3. Less Expensive Insurance
One area where people don’t normally think about their credit score in terms of things like car insurance or homeowners insurance. Yet, many insurance companies use a process called credit-based insurance scoring. While your credit score isn’t the only factor they consider, it plays a heavy role.
In states that allow for this type of insurance scoring, the insurance company can charge you more for insurance if your credit score is bad.
This is one place where you can take advantage of good credit without lifting a finger. If your credit score is good, the insurance company will likely offer you a lower rate than a similar applicant without good credit.
While it might not seem like a huge issue, consider it over the long term. Let’s say your credit score saves you $50 a month on insurance. That will save you $6000 over the next 10 years.
4. Better Credit Card Offers
It’s true that even people with really dodgy credit scores can get a credit card, but they pay for that privilege. When you hear about a 28.99 percent APR or a 34 percent APR on a credit card, the person with that card likely has a bad credit score.
A good credit score will help you get offers for credit cards with much lower interest rates. In some cases, you might even see interest rates as low as 9 percent APR.
Beyond that, though, a good score will also make you eligible for reward cards that offer cashback bonuses for spending in certain categories. So, let’s say you travel a lot. You can find a card that offers rewards for travel expenses such as hotels, flights, or even gas purchases.
5. Employment Options
Did you know that you can use good credit to make money? No, you can’t trade your score for cash on the barrel. There are a number of careers where a good credit score is either a requirement or highly desirable, such as:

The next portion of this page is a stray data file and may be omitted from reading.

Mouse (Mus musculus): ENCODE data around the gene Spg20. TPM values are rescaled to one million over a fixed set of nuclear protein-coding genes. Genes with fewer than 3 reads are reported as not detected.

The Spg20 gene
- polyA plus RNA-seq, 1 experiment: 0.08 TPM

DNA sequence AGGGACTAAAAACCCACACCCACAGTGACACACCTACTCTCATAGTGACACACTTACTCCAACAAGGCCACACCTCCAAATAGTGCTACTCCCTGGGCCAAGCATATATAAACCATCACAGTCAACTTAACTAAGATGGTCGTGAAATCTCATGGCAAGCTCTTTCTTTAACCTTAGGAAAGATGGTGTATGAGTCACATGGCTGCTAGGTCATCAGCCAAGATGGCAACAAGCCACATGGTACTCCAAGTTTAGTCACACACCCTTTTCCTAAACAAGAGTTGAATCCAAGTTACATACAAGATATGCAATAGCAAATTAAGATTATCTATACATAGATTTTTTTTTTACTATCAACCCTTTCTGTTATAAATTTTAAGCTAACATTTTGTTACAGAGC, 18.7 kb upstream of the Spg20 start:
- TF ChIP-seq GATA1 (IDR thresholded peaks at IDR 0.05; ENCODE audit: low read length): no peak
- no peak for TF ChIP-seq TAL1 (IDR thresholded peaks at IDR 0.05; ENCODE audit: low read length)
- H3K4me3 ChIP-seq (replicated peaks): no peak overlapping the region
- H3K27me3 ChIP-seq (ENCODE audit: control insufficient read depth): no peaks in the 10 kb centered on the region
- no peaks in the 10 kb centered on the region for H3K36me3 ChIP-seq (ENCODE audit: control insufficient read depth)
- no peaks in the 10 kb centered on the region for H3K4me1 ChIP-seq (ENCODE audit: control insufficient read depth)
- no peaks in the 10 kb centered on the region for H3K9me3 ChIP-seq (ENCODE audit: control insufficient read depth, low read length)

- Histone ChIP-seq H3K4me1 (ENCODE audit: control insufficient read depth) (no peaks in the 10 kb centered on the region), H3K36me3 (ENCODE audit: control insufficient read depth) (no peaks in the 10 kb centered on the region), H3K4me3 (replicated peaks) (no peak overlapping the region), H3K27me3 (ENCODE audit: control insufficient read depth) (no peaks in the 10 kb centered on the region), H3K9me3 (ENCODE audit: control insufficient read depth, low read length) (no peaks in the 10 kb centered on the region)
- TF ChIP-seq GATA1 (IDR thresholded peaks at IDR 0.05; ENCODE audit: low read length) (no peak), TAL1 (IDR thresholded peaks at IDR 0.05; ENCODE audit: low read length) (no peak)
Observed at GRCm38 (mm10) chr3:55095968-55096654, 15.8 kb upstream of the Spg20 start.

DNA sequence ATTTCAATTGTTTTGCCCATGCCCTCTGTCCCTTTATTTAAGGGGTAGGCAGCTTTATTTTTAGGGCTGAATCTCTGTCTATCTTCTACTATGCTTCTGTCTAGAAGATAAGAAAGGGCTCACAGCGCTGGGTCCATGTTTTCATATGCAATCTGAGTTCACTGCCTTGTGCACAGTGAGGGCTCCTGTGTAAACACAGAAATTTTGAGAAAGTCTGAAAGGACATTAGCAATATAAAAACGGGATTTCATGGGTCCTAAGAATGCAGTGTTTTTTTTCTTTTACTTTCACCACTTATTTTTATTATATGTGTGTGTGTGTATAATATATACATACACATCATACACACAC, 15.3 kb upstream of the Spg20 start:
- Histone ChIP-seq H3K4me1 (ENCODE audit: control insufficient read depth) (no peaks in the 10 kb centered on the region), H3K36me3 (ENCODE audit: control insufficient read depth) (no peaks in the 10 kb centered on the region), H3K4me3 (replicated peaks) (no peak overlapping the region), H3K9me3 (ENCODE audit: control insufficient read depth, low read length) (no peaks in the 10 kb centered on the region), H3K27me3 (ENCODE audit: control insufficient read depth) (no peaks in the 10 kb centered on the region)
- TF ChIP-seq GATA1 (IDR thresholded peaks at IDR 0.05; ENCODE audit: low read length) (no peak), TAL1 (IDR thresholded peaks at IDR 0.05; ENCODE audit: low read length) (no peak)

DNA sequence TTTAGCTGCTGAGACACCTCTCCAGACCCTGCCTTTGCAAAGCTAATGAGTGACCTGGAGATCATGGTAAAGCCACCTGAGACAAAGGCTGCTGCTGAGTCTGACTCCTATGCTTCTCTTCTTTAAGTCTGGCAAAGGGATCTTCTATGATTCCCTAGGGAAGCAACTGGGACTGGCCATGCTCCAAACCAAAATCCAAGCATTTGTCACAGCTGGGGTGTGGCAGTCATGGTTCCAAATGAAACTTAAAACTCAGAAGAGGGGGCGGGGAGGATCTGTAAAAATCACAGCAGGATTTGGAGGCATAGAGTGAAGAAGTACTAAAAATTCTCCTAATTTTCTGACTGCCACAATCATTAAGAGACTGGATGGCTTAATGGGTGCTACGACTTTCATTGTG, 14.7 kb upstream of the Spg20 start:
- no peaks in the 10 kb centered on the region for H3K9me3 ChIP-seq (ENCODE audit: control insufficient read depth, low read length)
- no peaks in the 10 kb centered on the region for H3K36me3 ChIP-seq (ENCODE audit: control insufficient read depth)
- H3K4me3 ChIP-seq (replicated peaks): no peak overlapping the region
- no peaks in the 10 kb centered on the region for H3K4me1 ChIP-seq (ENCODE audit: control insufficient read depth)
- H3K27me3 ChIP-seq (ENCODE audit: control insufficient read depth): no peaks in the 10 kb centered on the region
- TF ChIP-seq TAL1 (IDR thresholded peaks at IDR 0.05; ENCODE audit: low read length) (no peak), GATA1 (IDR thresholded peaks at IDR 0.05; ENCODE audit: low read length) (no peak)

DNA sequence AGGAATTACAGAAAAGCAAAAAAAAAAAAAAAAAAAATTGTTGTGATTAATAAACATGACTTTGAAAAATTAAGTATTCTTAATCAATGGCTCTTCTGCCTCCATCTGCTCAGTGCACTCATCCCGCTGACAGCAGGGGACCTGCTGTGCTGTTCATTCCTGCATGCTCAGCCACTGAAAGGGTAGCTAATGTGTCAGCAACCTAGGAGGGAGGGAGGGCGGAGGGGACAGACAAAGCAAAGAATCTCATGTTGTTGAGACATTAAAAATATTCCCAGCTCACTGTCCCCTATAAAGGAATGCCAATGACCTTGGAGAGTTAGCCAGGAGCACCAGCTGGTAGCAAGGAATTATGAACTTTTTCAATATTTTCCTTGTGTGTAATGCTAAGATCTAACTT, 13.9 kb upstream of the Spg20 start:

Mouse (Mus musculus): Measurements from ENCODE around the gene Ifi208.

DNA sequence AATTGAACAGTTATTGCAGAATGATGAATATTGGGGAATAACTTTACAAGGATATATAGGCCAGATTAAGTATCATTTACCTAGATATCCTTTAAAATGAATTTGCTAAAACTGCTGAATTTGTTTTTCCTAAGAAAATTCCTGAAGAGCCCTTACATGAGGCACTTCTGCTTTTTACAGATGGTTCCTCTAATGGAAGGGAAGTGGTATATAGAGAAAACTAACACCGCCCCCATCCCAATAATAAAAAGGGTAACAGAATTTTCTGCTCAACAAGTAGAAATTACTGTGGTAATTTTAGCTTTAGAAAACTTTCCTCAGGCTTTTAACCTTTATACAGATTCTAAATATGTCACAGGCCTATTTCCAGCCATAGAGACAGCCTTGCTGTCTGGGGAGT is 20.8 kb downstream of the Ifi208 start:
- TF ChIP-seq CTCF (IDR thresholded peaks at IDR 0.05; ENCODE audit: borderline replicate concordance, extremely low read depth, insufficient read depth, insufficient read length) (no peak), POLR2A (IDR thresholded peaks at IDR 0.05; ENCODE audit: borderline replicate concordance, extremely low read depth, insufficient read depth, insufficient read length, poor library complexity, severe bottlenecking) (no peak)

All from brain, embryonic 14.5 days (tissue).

- Finance positions
- Law enforcement
- Loan originator
- Government jobs
Even outside of these kinds of positions, many employers run credit checks on applicants. The reason that your level of financial responsibility will prove a good indicator of the type of employee you will become.
Hence, a good credit score can help you make money by letting you move more easily into better-paying jobs.
6. Avoid Security Deposits
Ever gotten utilities for a new apartment or tried to buy a new smartphone through financing? If you go into either of those activities with a bad credit score, you can find yourself on the hook for an upfront security deposit. The deposits might only work out to a $100 pr $200, but it’s money you could likely have used elsewhere.
A good credit score lets you bypass these kinds of security deposits. That keeps money in your pocket where you can use it for other needs.
Boosting Your Credit Score
All of those benefits of a good credit score sound great to you, but what if your current score is poor or fair. What can you do that will help push that score up into the good range?
Understand that a substantial improvement of your score isn’t an overnight process, but it is an achievable goal.
Getting on track with paying your bills on time is one of the most important things you can do. It’s one of the major factors credit bureaus consider and can account for up to 35 percent of your score.
If you carry high balances on your credit cards, get the balance down as close to 30 percent of your limit as you can. This improves your “credit utilization,” which is another huge factor.
Don’t apply for new lines of credit. Each application or hard inquiry is a hit against your overall credit score. It takes about two years for these inquiries to fall off your score.
A Good Credit Score and You
As you saw above, there are several excellent answers to what can you do with a good credit score. It can make many things in your life easier, such as getting loans, credit cards, or even apartments.
It can also save you a lot of money in terms of better interest rates on those loans and credit cards, as well as on things like insurance. It can even help you make more money by smoothing the way with a new employer.
Looking for more personal finance tips? Check out some of the other posts over in our Home section.